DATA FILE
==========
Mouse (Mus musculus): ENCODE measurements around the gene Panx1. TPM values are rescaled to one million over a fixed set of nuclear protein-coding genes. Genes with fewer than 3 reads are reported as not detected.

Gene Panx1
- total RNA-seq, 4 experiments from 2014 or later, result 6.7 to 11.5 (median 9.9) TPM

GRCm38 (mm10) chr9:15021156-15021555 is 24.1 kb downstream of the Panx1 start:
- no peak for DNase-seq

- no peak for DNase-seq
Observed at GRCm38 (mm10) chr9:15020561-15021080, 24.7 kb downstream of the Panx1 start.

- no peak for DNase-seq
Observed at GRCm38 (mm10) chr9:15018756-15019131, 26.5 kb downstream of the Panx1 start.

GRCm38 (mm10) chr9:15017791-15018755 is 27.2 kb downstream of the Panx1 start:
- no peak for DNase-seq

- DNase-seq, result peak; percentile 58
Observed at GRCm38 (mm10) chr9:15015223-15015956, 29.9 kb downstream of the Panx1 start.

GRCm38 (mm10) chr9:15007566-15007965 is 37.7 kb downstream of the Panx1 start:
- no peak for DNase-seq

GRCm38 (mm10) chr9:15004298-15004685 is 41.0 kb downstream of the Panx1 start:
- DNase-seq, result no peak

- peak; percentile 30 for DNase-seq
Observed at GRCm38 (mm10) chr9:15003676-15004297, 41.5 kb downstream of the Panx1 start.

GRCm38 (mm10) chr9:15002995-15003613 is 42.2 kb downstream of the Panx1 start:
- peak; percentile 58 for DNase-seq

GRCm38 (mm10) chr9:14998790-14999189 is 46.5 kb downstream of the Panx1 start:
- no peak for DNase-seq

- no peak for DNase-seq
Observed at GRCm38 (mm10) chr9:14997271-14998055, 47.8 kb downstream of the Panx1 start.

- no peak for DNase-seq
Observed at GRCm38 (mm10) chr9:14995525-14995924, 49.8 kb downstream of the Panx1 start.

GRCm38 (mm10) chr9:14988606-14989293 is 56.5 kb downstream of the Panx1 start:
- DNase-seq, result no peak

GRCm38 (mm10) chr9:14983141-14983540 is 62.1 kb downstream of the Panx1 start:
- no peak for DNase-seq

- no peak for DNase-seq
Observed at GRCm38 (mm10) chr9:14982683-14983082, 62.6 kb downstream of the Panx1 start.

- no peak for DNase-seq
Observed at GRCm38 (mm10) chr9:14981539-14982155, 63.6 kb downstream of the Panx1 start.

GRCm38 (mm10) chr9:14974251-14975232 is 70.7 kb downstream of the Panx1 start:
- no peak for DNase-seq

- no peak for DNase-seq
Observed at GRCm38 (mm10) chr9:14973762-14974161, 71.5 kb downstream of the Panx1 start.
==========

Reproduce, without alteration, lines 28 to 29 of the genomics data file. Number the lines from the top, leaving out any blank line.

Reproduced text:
GRCm38 (mm10) chr9:14988606-14989293 is 56.5 kb downstream of the Panx1 start:
- DNase-seq, result no peak